When I read Response: Celebrating our Students' Good Writing today, I was excited about the ideas tossed around by Mary Tedrow, one of my favorite writing teacher gurus. Her WRITE WHAT YOU KNOW idea struck me as a YES WE CAN WRITE opportunity for my kids, as well as other struggling students.
Now to pitch it to their 'regular teachers' in a package they will buy.
The idea is painfully simple:
- Lecture for a short time (Tedrow suggests 5-9 minutes. I would go with the number of minutes per grade level - 7 minutes for 7th graders, 8 for 8th, etc..Research shows that is a fair indication of how long students should be able to sustain attention without needing a transition.)
- Now, students write what they just learned. (WOW! Instead of trying to write while someone is talking, you LISTEN?? What a powerful thought!)
- After allowing time to write the new information, students share with partner. (I would love to see my kids partnered with strong students who would have great note-taking skills to share.)
- Then, come together as a whole group to clear up misconceptions, and have one more reinforcement of ideas.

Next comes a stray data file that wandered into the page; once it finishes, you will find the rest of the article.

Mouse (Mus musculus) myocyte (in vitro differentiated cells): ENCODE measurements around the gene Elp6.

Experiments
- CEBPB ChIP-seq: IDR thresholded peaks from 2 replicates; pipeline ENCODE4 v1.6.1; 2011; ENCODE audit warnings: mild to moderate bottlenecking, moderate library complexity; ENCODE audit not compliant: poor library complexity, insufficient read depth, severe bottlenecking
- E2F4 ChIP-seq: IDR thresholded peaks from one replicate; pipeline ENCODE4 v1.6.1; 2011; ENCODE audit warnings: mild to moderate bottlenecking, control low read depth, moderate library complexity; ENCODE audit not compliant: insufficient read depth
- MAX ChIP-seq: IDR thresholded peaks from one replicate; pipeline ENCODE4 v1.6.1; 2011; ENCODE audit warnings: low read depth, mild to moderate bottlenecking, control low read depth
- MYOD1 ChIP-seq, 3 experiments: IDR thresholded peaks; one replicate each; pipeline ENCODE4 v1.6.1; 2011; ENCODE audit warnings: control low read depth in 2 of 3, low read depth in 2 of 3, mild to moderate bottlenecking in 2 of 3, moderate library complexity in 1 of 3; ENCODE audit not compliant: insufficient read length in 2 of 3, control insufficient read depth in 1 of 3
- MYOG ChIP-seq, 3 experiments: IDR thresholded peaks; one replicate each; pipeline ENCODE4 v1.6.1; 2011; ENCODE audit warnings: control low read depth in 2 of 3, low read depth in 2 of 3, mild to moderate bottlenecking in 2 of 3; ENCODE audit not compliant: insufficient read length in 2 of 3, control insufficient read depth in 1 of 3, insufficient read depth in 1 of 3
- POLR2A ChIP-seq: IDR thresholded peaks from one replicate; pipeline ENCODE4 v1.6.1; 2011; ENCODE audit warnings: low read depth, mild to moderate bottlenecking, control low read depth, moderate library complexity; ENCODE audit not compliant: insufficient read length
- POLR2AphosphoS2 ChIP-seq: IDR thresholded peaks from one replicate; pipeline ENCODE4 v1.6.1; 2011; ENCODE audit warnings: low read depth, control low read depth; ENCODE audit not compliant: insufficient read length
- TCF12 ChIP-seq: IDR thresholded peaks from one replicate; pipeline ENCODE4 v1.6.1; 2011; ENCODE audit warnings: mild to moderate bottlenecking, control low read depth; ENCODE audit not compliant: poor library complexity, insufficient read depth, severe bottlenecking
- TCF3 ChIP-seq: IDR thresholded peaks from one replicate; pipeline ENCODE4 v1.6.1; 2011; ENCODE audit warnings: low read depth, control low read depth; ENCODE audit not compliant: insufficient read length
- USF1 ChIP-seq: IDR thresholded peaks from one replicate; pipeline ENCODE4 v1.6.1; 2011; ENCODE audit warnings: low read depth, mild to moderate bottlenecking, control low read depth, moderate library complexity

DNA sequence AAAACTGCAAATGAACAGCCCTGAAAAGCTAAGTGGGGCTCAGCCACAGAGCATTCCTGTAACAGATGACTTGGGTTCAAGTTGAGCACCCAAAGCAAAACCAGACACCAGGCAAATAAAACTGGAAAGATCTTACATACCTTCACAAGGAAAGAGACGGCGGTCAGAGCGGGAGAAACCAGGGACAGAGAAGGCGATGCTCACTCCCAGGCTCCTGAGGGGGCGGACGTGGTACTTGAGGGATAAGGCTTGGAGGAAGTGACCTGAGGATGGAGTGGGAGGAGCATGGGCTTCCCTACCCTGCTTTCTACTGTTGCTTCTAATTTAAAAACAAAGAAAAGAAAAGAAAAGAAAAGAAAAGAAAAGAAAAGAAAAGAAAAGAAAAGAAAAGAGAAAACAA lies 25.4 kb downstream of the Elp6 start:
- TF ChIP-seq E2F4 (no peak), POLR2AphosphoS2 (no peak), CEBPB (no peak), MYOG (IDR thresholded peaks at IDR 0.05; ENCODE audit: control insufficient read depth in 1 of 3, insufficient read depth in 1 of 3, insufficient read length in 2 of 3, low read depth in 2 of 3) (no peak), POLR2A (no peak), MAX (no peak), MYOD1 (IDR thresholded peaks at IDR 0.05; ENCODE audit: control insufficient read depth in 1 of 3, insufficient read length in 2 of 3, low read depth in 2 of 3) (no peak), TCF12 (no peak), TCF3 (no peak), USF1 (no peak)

Would it work? I can see some potential drawbacks:
- Some students may not be able to remember what they heard, so they will be contributing little to their partner in the pair/share time. (hmmm.... I guess it will be a learning process, and hopefully, as time goes by, and the process becomes more automatic for them, they will be able to contribute at least something. Perhaps with an adult guiding the individual sharing time, allowing the struggling student to share first?)
- Some students may think - well, I will just get the info from my partner and write it then. (To this, I would suggest close teacher monitoring during writing time could help this.)
This activity serves a dual purpose. 1.Writing, writing, writing - writing what you know.. 2. Intentional teaching of note-taking strategies.